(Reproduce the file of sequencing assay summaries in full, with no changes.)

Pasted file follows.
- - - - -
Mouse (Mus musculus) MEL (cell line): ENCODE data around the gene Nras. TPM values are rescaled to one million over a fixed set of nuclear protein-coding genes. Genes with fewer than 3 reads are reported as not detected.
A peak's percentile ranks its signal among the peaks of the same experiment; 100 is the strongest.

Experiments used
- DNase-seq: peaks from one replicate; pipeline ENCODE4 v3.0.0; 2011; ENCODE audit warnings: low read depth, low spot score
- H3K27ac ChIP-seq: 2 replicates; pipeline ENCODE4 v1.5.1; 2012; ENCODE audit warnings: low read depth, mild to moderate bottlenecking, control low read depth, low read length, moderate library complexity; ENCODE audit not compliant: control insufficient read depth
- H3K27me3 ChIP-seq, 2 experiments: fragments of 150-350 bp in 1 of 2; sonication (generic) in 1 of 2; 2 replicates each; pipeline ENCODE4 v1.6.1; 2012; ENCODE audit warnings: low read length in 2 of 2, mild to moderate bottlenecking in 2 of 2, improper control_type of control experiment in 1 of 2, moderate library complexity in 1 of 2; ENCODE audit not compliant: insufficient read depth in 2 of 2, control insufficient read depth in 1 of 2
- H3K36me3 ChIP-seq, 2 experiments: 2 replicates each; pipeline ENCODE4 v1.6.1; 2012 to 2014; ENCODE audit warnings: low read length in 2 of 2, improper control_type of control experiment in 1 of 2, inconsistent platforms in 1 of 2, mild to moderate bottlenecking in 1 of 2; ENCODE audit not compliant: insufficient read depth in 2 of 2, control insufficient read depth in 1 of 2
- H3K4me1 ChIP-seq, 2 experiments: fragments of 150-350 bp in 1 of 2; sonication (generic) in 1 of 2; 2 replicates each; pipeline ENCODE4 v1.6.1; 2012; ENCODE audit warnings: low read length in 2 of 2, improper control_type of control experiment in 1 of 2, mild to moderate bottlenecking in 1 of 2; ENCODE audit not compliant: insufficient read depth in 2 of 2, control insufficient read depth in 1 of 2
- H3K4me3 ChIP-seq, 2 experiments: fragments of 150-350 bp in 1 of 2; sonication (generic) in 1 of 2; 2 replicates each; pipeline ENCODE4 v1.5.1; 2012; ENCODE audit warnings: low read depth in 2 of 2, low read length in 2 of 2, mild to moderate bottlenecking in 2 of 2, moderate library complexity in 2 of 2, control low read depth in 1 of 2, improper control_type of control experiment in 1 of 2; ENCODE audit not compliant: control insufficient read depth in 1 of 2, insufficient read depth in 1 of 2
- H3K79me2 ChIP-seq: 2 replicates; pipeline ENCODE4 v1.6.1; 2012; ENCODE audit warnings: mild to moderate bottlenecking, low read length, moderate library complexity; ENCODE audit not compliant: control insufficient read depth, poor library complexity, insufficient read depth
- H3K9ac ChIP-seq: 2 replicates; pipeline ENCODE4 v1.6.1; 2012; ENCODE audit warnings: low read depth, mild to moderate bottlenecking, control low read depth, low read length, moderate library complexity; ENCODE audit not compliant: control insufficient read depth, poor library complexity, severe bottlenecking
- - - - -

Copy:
Mouse (Mus musculus) MEL (cell line): ENCODE data around the gene Nras. TPM values are rescaled to one million over a fixed set of nuclear protein-coding genes. Genes with fewer than 3 reads are reported as not detected.
A peak's percentile ranks its signal among the peaks of the same experiment; 100 is the strongest.

Experiments used
- DNase-seq: peaks from one replicate; pipeline ENCODE4 v3.0.0; 2011; ENCODE audit warnings: low read depth, low spot score
- H3K27ac ChIP-seq: 2 replicates; pipeline ENCODE4 v1.5.1; 2012; ENCODE audit warnings: low read depth, mild to moderate bottlenecking, control low read depth, low read length, moderate library complexity; ENCODE audit not compliant: control insufficient read depth
- H3K27me3 ChIP-seq, 2 experiments: fragments of 150-350 bp in 1 of 2; sonication (generic) in 1 of 2; 2 replicates each; pipeline ENCODE4 v1.6.1; 2012; ENCODE audit warnings: low read length in 2 of 2, mild to moderate bottlenecking in 2 of 2, improper control_type of control experiment in 1 of 2, moderate library complexity in 1 of 2; ENCODE audit not compliant: insufficient read depth in 2 of 2, control insufficient read depth in 1 of 2
- H3K36me3 ChIP-seq, 2 experiments: 2 replicates each; pipeline ENCODE4 v1.6.1; 2012 to 2014; ENCODE audit warnings: low read length in 2 of 2, improper control_type of control experiment in 1 of 2, inconsistent platforms in 1 of 2, mild to moderate bottlenecking in 1 of 2; ENCODE audit not compliant: insufficient read depth in 2 of 2, control insufficient read depth in 1 of 2
- H3K4me1 ChIP-seq, 2 experiments: fragments of 150-350 bp in 1 of 2; sonication (generic) in 1 of 2; 2 replicates each; pipeline ENCODE4 v1.6.1; 2012; ENCODE audit warnings: low read length in 2 of 2, improper control_type of control experiment in 1 of 2, mild to moderate bottlenecking in 1 of 2; ENCODE audit not compliant: insufficient read depth in 2 of 2, control insufficient read depth in 1 of 2
- H3K4me3 ChIP-seq, 2 experiments: fragments of 150-350 bp in 1 of 2; sonication (generic) in 1 of 2; 2 replicates each; pipeline ENCODE4 v1.5.1; 2012; ENCODE audit warnings: low read depth in 2 of 2, low read length in 2 of 2, mild to moderate bottlenecking in 2 of 2, moderate library complexity in 2 of 2, control low read depth in 1 of 2, improper control_type of control experiment in 1 of 2; ENCODE audit not compliant: control insufficient read depth in 1 of 2, insufficient read depth in 1 of 2
- H3K79me2 ChIP-seq: 2 replicates; pipeline ENCODE4 v1.6.1; 2012; ENCODE audit warnings: mild to moderate bottlenecking, low read length, moderate library complexity; ENCODE audit not compliant: control insufficient read depth, poor library complexity, insufficient read depth
- H3K9ac ChIP-seq: 2 replicates; pipeline ENCODE4 v1.6.1; 2012; ENCODE audit warnings: low read depth, mild to moderate bottlenecking, control low read depth, low read length, moderate library complexity; ENCODE audit not compliant: control insufficient read depth, poor library complexity, severe bottlenecking